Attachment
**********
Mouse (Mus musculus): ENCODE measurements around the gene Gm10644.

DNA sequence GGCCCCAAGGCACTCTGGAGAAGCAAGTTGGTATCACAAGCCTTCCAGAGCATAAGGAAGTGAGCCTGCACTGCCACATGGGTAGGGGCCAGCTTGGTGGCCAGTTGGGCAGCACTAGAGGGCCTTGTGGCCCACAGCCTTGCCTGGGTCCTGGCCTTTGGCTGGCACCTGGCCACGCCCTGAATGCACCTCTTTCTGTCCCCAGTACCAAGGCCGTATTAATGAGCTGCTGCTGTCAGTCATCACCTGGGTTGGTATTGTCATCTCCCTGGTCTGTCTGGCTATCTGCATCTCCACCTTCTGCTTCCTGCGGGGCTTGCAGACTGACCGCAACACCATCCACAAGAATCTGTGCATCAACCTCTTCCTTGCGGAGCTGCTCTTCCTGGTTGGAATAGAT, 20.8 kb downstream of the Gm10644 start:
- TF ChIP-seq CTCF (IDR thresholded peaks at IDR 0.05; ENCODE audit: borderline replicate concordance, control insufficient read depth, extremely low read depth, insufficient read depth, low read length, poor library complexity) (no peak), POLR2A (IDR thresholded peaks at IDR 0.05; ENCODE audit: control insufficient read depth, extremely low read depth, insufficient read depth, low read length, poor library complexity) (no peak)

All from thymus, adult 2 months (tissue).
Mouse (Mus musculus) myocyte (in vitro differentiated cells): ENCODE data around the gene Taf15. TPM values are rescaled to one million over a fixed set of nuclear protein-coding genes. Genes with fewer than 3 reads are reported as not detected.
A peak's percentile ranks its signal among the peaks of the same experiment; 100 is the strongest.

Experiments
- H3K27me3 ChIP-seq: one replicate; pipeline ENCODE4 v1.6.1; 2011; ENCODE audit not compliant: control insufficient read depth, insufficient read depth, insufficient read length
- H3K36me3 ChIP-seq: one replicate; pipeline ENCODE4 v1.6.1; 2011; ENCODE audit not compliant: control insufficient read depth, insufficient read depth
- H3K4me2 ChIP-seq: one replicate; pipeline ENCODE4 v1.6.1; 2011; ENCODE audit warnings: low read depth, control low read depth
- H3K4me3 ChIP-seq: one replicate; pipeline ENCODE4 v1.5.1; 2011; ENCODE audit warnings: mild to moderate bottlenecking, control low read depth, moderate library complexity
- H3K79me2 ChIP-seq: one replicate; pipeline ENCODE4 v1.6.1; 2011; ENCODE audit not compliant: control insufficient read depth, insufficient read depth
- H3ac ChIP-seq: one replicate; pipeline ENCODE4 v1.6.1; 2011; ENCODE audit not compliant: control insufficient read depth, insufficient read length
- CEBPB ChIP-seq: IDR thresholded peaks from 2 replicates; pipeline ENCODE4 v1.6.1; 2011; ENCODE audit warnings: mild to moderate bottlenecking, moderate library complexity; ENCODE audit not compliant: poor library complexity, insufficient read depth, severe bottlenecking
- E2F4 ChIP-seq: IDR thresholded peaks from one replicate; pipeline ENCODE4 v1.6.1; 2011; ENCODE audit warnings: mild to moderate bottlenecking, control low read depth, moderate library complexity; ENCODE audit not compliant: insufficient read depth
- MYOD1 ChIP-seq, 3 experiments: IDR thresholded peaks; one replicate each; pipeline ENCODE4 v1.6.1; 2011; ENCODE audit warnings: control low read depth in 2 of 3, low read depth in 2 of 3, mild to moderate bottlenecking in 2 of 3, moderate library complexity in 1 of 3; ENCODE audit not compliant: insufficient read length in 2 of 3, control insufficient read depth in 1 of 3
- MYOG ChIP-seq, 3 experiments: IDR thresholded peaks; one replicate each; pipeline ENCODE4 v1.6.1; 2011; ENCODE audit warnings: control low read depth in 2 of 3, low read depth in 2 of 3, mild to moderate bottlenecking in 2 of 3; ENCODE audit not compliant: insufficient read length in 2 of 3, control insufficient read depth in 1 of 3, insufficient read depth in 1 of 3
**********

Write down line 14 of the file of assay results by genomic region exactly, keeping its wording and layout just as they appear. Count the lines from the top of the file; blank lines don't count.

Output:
- CEBPB ChIP-seq: IDR thresholded peaks from 2 replicates; pipeline ENCODE4 v1.6.1; 2011; ENCODE audit warnings: mild to moderate bottlenecking, moderate library complexity; ENCODE audit not compliant: poor library complexity, insufficient read depth, severe bottlenecking